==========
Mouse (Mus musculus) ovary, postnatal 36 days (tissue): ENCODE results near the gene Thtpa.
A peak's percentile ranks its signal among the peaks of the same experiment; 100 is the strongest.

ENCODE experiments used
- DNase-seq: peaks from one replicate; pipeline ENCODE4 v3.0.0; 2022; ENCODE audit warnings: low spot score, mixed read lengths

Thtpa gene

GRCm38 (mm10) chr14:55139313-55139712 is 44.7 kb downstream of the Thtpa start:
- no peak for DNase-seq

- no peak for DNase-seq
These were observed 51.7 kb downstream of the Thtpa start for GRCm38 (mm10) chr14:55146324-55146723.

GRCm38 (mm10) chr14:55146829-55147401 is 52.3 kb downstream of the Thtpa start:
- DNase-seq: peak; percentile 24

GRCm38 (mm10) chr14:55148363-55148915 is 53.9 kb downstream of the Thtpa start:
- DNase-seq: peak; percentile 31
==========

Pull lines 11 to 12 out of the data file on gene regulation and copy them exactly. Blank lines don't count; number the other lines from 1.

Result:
- DNase-seq: peak; percentile 24

GRCm38 (mm10) chr14:55148363-55148915 is 53.9 kb downstream of the Thtpa start: